Waiting for Permission

Today I boxed up 691 books to send off to elementary schools in our district. This is the 4th year in a row I’ve organized the Books for Backpacks program. The goal is to get books into the hands of kids who might not 

have access to getting a brand new book on their own. I love having a small part in providing these resources to kids. But nobody told me to start this program.

One day at church I was thinking about ways I could help improve students’ reading abilities. I was thinking about how much I love getting new books and how sad it was that some of my students probably never had 

the chance to get a brand new book of their own. But I wasn’t sure if this was true, so I asked them. Over half the students that year said they had never received a brand new book. They’d received used books and library books but not brand new ones.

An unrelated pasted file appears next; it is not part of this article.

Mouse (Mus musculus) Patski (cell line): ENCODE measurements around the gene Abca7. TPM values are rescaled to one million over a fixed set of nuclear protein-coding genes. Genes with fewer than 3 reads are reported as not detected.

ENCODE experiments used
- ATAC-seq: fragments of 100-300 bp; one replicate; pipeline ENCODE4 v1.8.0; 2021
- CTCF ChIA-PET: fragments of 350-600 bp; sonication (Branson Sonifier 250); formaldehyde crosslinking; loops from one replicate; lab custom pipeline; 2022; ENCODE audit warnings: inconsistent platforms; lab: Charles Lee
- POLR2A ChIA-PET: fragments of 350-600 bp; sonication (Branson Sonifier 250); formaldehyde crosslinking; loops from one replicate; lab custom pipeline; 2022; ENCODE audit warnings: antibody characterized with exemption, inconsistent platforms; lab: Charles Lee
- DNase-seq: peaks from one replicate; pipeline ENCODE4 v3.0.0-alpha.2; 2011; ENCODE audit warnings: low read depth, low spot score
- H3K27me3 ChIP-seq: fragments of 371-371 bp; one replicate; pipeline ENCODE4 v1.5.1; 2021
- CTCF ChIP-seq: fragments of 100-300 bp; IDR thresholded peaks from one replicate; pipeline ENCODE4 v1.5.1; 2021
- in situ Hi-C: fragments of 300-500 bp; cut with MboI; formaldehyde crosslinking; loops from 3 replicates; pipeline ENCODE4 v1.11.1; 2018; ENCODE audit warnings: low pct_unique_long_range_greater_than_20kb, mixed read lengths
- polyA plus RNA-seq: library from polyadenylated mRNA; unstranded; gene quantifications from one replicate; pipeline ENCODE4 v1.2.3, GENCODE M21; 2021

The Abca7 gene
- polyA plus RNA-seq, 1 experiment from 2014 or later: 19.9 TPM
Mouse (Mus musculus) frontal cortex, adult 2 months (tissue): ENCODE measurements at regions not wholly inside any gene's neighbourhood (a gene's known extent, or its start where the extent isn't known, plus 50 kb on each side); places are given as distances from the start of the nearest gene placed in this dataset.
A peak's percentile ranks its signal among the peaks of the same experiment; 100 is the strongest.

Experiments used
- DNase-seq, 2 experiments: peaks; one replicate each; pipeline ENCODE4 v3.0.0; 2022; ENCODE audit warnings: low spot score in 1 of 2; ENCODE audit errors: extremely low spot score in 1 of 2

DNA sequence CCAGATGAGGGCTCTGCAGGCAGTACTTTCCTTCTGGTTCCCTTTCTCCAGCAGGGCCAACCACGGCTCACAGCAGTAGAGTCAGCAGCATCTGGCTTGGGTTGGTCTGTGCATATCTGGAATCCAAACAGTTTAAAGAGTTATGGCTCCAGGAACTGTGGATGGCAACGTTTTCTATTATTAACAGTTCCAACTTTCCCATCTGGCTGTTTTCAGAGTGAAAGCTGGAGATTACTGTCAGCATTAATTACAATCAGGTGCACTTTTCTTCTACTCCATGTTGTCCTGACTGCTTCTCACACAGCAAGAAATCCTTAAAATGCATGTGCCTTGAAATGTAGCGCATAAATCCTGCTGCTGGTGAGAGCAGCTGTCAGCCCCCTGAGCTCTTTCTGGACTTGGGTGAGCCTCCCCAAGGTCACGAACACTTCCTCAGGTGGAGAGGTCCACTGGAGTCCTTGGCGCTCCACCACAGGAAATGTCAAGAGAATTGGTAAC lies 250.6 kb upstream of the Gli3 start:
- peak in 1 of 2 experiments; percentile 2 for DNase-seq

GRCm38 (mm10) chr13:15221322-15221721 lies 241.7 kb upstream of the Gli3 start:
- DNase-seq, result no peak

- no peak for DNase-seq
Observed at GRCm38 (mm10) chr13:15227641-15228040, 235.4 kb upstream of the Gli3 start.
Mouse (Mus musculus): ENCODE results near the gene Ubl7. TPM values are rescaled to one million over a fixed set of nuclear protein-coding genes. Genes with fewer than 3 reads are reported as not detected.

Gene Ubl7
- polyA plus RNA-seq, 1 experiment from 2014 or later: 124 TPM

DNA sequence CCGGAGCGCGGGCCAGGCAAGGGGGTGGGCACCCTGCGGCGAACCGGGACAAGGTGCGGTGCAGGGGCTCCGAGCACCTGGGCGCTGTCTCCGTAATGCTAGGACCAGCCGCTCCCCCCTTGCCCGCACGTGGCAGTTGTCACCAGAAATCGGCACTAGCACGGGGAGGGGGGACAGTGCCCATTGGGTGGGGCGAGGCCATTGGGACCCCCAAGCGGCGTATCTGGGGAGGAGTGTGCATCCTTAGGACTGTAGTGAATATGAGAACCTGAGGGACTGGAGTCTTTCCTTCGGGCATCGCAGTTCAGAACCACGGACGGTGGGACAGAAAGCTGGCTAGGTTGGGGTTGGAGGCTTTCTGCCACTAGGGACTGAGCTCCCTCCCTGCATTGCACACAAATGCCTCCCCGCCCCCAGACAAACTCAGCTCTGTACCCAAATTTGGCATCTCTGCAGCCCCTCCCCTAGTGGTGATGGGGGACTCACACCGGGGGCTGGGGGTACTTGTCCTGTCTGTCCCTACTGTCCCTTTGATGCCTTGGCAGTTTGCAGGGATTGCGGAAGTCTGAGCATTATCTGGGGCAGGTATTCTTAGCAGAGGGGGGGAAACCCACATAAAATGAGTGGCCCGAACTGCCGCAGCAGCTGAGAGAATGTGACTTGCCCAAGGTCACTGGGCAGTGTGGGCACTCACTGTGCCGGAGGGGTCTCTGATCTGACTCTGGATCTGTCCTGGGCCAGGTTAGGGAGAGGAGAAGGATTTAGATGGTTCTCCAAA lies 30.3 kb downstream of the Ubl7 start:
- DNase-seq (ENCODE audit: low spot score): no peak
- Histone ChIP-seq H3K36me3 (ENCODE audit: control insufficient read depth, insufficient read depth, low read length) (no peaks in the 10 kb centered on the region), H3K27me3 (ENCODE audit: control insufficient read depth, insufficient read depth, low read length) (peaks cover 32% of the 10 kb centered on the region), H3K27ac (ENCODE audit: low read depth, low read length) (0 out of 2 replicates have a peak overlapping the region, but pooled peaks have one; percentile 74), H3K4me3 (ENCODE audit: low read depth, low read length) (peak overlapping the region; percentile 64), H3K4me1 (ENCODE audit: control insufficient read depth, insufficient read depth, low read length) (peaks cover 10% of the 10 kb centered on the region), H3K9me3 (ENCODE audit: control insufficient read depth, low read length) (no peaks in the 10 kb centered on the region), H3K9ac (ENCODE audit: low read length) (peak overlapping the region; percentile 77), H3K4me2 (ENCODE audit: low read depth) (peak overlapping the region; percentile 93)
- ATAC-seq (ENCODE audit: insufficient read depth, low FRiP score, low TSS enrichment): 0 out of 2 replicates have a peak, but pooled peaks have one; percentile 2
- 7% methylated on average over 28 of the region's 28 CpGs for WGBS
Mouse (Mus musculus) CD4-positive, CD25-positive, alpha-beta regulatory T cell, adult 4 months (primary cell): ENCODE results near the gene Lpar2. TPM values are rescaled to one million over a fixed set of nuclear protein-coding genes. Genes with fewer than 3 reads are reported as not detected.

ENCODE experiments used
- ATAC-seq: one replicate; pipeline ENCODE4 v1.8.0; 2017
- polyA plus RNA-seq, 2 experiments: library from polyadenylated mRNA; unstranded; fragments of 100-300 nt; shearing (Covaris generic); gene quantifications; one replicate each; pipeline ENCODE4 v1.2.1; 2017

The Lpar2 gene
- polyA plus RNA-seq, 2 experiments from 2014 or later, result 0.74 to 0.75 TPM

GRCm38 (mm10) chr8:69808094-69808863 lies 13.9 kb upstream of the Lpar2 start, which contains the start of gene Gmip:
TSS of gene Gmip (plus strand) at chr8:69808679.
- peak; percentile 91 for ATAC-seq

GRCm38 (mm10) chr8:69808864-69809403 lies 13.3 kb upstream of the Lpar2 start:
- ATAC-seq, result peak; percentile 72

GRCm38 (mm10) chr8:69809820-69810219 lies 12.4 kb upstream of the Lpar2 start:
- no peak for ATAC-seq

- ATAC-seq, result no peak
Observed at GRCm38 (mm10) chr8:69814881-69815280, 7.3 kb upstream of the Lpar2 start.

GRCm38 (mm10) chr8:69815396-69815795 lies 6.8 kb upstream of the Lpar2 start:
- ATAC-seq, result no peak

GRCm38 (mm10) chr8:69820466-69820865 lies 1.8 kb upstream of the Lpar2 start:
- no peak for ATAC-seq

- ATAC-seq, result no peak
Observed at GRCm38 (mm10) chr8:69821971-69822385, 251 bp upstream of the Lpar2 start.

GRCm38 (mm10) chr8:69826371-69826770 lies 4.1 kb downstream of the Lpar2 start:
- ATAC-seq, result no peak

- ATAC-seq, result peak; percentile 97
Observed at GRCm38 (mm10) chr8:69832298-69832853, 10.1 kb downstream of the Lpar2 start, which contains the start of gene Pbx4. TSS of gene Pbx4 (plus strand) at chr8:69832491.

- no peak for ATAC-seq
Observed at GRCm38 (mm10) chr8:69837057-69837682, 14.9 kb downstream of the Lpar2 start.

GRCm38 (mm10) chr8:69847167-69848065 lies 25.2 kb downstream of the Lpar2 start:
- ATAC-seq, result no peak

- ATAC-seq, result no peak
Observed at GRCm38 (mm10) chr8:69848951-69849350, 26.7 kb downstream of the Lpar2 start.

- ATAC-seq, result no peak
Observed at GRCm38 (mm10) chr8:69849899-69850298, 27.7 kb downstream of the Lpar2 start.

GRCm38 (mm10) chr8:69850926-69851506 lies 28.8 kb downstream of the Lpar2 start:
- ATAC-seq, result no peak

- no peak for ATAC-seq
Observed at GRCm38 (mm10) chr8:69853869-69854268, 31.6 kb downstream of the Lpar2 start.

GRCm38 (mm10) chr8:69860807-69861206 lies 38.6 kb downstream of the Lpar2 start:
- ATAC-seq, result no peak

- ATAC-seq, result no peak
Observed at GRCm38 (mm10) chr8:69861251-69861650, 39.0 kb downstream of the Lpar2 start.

I started thinking about how I could get good books into kids hands, so I collected books and wrote applications for grants to purchase new books. I found ways to buy books that would earn points to get more books for free.

Nobody said, “hey you should go start a book drive.” Nobody told me this was an important thing to do. Instead I saw a need and filled it.

There are a lot of people out there who talk about things that would be great like “Wouldn’t it be great if…” or “Can you imagine how great it would be if…” and yet they never take the next step to make it a reality. They worry so much about what might go wrong or reasons why their idea won’t work that it stays relegated to the great idea column.

Since that first year of collecting books, I’ve given away over 1500 brand new books to kids all over the district. I’ve also started collecting and giving away used books within my school and we’ve given away another 2500 used books. None of that would have been possible without taking a risk and trying something new.

If you have a great idea, try to make it work. Figure out what is one small step toward making it a possibility. You never know what might happen. You might be right. It might epically fail, and then you can try again. Or it might be a huge success and make a difference in people’s’ lives.